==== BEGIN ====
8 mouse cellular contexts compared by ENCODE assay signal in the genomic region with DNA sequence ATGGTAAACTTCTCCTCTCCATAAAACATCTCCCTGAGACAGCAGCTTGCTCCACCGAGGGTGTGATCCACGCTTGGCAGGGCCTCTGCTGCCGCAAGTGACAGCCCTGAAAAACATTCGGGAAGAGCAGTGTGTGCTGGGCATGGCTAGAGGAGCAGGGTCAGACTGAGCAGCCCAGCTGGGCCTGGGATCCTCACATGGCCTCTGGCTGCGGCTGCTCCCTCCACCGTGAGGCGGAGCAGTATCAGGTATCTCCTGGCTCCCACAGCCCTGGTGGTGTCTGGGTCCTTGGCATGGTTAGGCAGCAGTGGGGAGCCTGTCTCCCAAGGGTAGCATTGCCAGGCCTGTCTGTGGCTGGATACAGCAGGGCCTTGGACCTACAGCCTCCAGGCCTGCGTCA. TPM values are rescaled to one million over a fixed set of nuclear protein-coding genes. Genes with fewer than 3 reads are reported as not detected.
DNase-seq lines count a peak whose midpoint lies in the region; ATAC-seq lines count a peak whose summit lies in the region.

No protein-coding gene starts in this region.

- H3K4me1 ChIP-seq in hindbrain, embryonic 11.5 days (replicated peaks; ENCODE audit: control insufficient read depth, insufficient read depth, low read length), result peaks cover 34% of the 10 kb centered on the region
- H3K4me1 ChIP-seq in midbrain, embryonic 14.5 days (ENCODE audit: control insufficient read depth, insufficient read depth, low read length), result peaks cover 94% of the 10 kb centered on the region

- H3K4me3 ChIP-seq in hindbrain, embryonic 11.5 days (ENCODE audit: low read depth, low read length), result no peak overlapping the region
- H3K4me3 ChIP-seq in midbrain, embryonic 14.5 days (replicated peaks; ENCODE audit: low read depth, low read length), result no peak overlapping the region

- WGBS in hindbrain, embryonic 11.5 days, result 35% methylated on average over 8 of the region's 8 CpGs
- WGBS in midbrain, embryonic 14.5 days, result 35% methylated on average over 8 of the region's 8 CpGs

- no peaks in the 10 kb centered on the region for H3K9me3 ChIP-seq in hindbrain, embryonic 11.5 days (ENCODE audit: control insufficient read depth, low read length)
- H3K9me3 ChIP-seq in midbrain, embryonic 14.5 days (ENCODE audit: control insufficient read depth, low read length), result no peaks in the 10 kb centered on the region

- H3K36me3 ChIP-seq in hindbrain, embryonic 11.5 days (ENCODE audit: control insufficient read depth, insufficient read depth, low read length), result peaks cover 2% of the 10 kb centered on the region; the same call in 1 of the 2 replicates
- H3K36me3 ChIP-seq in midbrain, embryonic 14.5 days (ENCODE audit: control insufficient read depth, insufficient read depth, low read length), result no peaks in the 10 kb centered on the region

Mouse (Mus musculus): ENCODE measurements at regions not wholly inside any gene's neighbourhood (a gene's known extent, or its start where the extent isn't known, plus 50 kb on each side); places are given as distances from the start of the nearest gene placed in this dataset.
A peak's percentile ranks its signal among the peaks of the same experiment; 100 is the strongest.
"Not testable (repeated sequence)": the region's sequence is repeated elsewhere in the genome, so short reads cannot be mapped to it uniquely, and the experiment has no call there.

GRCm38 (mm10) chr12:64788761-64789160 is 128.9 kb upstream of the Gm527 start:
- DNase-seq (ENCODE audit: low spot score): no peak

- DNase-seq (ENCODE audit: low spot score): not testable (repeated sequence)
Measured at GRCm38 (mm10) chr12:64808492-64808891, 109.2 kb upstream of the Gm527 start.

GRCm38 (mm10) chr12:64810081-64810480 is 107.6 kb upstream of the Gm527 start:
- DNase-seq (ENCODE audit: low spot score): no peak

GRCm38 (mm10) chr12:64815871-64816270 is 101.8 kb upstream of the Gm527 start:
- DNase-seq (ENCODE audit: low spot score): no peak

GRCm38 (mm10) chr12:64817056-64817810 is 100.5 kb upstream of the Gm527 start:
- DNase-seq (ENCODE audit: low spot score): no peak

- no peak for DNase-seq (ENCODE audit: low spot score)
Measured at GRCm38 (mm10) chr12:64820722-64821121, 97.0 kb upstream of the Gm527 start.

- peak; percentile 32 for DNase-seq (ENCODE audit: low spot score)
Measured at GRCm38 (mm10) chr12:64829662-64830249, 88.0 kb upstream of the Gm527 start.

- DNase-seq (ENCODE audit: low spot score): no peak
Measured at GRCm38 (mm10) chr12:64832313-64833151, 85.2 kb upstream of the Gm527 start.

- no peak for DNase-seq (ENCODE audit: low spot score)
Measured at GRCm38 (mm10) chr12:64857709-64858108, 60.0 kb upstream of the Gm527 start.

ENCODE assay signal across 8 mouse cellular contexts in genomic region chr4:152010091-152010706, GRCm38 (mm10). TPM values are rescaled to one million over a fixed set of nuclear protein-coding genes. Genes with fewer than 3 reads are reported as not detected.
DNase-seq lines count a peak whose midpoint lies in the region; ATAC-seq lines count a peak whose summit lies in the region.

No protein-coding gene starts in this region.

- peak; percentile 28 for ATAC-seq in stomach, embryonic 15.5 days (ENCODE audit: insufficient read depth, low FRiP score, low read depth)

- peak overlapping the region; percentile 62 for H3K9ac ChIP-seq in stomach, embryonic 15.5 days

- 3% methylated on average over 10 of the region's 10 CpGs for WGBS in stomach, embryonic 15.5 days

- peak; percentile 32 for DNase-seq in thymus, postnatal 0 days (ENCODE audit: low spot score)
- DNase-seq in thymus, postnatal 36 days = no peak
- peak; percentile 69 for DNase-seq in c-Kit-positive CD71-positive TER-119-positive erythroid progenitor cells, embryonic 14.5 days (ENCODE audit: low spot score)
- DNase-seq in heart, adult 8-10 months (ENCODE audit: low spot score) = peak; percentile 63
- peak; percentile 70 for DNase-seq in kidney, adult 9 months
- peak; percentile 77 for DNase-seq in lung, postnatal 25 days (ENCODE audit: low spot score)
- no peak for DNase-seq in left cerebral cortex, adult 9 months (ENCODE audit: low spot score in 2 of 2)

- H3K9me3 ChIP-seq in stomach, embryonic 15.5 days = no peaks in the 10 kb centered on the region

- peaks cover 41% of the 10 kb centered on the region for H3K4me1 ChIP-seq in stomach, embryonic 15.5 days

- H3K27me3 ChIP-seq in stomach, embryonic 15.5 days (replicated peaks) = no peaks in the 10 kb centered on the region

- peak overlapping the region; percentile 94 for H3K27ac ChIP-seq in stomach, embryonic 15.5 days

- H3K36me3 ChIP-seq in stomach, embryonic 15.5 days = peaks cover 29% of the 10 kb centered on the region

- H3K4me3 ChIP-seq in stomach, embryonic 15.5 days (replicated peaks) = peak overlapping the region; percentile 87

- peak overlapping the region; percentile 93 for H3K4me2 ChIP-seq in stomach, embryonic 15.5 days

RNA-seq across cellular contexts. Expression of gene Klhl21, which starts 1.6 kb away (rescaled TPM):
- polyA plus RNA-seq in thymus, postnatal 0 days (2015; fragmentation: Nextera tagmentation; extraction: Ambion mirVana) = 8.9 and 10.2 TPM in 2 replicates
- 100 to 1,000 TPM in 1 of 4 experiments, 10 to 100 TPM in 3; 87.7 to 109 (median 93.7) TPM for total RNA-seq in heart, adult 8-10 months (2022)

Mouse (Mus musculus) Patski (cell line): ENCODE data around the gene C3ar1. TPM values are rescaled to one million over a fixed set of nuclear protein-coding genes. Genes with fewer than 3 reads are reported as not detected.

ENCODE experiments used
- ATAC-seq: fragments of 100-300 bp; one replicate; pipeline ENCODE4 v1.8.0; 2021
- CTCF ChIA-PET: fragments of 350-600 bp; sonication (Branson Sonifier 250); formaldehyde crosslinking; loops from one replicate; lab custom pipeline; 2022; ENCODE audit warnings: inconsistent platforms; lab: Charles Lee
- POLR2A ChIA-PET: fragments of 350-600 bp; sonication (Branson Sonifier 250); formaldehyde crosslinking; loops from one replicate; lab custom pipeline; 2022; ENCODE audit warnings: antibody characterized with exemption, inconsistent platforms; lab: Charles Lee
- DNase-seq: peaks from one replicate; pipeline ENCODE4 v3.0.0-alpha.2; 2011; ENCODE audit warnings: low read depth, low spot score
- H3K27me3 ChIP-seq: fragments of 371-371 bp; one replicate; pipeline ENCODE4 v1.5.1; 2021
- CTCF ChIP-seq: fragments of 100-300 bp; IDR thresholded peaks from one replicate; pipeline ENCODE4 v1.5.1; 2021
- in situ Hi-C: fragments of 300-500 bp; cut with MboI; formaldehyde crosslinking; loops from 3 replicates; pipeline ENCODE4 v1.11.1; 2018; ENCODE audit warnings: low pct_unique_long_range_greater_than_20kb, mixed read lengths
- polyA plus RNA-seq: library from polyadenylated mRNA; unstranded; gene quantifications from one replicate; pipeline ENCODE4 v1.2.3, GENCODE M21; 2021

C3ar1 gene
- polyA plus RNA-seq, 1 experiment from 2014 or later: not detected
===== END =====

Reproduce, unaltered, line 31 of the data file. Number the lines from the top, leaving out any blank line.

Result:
- DNase-seq (ENCODE audit: low spot score): no peak